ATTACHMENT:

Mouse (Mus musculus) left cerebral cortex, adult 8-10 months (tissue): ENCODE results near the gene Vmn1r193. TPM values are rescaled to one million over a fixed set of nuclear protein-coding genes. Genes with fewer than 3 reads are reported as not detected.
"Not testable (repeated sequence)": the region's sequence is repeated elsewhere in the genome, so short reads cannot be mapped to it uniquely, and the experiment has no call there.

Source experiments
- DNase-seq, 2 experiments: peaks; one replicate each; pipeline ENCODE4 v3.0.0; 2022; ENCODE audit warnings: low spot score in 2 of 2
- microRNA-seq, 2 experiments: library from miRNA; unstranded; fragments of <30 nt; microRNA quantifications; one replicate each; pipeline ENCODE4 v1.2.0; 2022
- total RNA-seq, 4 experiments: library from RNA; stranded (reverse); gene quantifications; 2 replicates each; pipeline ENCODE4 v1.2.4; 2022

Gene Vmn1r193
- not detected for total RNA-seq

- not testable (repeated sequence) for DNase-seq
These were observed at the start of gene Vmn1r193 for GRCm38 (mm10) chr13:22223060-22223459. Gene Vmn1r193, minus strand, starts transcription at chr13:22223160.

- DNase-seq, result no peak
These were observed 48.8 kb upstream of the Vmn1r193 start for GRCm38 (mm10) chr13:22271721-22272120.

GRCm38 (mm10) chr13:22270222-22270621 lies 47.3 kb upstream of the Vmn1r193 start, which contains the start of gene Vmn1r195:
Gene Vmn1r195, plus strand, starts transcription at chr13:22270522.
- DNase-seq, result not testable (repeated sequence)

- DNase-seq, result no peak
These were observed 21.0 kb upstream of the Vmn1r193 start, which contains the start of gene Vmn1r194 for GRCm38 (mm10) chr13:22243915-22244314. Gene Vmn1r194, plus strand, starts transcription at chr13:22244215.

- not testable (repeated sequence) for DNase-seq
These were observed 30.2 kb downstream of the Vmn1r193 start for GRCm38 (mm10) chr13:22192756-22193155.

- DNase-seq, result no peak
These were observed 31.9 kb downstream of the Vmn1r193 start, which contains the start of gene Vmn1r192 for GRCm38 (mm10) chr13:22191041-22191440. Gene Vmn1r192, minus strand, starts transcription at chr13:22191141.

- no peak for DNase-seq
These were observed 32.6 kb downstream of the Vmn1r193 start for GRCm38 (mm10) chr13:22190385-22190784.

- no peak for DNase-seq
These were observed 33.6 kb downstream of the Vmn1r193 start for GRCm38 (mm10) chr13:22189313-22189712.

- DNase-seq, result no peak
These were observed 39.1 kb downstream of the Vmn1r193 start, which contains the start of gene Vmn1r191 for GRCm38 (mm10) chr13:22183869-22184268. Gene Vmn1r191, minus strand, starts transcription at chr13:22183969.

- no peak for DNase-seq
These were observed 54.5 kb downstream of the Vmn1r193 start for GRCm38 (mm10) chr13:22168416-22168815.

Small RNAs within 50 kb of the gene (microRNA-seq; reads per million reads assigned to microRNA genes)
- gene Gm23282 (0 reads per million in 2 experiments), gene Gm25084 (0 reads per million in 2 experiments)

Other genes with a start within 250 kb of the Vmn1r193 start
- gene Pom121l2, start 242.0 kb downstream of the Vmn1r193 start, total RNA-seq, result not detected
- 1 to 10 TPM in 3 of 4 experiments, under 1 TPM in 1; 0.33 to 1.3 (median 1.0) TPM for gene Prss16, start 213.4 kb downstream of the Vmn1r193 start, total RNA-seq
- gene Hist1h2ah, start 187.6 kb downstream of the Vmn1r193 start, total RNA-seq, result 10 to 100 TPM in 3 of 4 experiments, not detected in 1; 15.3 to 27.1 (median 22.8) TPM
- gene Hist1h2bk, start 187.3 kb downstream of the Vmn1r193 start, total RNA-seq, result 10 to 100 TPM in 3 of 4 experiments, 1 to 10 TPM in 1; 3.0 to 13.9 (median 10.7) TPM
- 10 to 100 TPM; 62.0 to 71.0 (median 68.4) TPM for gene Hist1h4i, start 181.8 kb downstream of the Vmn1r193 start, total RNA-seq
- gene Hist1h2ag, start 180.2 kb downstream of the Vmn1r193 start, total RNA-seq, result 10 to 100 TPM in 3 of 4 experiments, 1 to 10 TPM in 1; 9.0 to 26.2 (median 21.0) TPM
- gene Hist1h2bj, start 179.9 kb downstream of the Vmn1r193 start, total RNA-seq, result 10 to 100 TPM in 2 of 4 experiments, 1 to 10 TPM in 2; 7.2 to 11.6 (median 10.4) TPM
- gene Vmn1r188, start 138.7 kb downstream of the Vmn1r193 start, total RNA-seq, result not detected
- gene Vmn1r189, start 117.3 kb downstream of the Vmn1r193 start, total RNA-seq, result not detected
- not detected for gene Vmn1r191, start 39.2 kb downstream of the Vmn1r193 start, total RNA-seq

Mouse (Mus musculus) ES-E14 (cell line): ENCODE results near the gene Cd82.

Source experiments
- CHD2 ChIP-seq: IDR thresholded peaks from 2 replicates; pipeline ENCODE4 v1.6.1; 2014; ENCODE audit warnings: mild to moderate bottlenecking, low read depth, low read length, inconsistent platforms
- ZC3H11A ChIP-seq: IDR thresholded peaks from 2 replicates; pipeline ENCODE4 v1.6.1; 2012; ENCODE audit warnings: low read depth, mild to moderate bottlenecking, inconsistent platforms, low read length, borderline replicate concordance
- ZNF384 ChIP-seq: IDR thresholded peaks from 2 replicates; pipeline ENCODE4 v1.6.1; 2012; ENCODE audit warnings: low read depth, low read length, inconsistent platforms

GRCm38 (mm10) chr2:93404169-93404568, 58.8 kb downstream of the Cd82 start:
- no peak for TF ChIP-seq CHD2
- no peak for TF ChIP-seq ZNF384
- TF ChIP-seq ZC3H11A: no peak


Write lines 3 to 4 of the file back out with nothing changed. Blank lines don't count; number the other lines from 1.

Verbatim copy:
Source experiments
- DNase-seq, 2 experiments: peaks; one replicate each; pipeline ENCODE4 v3.0.0; 2022; ENCODE audit warnings: low spot score in 2 of 2